ECB’s Digital Euro: A Payment Method, Not an Investment
The European Central Bank (ECB) is actively working on launching a digital version of the euro, aiming to offer citizens across the eurozone secure and free electronic payment options. However, according to Tuomas Valimaki, a board member of the Bank of Finland, it’s important not to consider the digital euro as an investment opportunity similar to cryptocurrencies.
Designed for Payments, Not Investments
Valimaki stressed that the ECB’s primary intention is to facilitate individuals, not companies, in having digital euro accounts, with a predefined balance limit. The core purpose of the digital euro is to serve as a payment method and not to move household savings from commercial banks to the euro system.
Digitalization of Payments in Finland
Valimaki highlighted that Finland is a leader in the digitalization of payments among eurozone countries, with extensive use of electronic payment methods, including cards and mobile transfers. However, he noted that despite the many options available, payment methods have become less diverse. He voiced concerns about the concentration of power in the hands of a few card companies, particularly Visa and Mastercard, headquartered outside Europe, who control digital payments.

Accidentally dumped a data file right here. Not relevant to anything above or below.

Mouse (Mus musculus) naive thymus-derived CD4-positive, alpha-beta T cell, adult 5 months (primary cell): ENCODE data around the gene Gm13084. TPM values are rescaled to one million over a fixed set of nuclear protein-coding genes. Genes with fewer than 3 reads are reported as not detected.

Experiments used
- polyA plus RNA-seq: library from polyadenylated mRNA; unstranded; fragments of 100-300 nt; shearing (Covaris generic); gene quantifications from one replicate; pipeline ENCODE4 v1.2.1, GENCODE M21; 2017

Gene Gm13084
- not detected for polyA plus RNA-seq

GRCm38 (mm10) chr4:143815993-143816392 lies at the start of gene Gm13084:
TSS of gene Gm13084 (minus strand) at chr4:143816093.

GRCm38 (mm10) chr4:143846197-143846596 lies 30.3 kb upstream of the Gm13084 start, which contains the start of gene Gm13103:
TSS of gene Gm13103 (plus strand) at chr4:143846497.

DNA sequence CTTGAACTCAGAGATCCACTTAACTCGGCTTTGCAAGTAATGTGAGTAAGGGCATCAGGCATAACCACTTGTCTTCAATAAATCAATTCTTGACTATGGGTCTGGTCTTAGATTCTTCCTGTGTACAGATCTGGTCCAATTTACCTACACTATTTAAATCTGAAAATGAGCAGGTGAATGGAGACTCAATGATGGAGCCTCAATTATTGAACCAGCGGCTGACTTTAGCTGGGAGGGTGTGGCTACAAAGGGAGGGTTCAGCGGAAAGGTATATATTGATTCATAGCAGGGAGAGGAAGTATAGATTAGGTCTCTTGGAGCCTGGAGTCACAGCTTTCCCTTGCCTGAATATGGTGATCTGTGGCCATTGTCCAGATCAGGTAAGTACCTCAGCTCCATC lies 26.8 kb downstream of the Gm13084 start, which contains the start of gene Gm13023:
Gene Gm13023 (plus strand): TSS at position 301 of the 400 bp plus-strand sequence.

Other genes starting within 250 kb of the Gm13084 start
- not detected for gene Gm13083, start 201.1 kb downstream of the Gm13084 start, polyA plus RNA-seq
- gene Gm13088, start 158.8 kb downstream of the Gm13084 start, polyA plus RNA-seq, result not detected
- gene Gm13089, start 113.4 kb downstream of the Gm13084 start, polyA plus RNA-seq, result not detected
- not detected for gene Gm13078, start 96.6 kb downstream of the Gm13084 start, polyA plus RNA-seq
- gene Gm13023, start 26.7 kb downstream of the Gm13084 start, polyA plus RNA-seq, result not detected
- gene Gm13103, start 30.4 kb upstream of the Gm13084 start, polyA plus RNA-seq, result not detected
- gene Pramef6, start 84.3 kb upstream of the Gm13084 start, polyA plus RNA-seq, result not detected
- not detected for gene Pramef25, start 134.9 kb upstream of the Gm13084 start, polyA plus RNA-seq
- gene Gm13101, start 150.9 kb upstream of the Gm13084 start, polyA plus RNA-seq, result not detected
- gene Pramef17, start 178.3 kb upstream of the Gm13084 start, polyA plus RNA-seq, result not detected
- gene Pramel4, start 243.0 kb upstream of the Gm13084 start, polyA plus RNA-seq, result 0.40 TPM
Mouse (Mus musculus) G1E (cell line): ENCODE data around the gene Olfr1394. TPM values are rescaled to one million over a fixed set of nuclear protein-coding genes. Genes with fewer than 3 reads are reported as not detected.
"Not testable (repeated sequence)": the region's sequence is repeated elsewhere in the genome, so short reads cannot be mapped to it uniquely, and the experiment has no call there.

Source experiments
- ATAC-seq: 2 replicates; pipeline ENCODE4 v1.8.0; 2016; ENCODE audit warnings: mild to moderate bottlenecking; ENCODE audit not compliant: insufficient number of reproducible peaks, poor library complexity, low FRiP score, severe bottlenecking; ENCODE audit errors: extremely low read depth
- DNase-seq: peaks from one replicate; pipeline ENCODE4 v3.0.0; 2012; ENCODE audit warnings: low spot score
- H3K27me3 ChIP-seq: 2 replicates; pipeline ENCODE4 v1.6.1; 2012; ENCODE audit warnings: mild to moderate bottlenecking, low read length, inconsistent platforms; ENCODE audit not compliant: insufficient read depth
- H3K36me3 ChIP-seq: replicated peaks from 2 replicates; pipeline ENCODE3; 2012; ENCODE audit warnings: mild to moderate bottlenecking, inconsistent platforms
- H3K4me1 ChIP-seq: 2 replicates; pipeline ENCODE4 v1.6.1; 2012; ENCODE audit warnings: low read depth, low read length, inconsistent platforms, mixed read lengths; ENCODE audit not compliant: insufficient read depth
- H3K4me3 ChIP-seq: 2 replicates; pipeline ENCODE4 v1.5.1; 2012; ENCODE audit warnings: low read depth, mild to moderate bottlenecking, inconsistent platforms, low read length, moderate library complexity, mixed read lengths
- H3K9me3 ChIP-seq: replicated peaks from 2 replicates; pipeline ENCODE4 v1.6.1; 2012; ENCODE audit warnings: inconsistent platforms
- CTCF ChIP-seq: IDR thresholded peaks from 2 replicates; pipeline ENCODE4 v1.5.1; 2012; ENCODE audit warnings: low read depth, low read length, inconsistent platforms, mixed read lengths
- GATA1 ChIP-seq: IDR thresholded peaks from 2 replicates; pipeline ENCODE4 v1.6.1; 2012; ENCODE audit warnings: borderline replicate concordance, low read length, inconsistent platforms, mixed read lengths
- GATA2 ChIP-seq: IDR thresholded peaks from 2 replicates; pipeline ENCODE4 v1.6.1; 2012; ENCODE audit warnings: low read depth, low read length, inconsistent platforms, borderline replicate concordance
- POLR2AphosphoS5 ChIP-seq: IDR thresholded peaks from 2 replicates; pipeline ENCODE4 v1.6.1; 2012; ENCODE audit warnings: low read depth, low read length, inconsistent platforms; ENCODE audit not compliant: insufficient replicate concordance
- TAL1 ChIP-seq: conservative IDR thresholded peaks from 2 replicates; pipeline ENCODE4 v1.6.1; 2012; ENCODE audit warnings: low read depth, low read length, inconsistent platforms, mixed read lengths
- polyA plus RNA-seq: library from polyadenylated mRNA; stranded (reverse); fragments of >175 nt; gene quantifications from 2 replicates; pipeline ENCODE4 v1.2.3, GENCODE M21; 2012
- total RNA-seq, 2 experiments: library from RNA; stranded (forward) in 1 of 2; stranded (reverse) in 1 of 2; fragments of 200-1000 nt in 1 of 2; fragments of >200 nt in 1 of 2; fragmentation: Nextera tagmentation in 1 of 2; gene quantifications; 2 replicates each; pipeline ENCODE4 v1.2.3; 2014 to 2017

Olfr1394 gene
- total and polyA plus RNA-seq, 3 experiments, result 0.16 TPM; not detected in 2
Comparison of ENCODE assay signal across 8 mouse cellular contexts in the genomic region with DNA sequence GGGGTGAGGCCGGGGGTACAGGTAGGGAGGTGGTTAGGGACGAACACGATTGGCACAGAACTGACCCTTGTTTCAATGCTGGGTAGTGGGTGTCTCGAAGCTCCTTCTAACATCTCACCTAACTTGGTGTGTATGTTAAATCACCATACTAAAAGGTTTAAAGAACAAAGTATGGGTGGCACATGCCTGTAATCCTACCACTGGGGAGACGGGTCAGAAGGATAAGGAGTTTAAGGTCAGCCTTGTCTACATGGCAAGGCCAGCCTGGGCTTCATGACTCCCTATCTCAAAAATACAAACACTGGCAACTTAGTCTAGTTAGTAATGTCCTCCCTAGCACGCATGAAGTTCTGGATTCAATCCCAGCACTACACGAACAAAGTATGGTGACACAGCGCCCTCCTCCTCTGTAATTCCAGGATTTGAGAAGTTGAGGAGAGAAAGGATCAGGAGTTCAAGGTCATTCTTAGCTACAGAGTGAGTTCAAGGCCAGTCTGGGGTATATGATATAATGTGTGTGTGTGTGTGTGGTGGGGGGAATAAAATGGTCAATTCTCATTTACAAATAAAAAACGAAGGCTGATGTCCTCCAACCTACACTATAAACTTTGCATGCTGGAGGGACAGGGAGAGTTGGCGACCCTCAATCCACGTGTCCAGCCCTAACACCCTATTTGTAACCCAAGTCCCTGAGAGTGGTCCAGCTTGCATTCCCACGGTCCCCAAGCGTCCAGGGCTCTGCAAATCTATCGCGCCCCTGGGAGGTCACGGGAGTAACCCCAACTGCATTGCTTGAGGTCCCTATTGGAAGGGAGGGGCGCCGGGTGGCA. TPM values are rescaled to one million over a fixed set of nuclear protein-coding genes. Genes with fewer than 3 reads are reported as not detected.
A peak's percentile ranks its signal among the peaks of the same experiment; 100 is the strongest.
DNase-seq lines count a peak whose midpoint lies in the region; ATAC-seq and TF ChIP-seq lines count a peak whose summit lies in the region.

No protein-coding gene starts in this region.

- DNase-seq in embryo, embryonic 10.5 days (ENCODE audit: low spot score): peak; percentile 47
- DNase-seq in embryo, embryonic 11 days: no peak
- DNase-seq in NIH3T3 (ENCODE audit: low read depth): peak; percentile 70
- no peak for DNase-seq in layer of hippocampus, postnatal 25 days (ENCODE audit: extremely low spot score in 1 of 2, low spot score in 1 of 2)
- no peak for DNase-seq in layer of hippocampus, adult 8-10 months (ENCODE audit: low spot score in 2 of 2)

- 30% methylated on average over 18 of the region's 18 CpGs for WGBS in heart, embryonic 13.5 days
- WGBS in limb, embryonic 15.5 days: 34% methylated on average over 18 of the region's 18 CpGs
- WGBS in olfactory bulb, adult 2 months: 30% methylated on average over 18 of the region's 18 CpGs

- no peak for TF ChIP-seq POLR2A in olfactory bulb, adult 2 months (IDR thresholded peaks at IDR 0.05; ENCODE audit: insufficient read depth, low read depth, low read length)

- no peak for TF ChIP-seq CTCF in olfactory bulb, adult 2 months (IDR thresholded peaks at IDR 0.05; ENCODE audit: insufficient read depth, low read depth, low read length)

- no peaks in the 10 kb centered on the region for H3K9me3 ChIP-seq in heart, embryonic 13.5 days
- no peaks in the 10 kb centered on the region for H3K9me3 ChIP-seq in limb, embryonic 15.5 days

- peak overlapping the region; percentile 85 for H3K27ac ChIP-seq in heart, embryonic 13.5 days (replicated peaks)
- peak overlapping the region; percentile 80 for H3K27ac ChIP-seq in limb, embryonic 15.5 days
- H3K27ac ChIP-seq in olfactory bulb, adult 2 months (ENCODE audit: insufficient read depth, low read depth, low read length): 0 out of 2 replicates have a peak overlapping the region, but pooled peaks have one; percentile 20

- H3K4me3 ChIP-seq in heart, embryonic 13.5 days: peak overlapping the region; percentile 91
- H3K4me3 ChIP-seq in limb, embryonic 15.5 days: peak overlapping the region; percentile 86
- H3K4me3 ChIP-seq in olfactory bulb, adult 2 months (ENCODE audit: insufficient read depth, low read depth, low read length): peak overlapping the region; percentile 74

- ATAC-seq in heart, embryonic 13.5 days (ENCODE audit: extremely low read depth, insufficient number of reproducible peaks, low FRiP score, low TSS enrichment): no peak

Bank of Finland’s Independent Payment Solution
In addition to the digital euro development, the Bank of Finland is planning to introduce an independent Finnish instant payment solution. This solution will not rely on payment cards and will be compatible with European standards. This move aims to enhance payment diversity and reduce reliance on dominant card companies.
The impending arrival of the digital euro is set to revolutionize how European citizens conduct electronic payments, enhancing both security and accessibility. It’s crucial to emphasize that it does not serve as an investment vehicle but rather as a practical means for conducting transactions.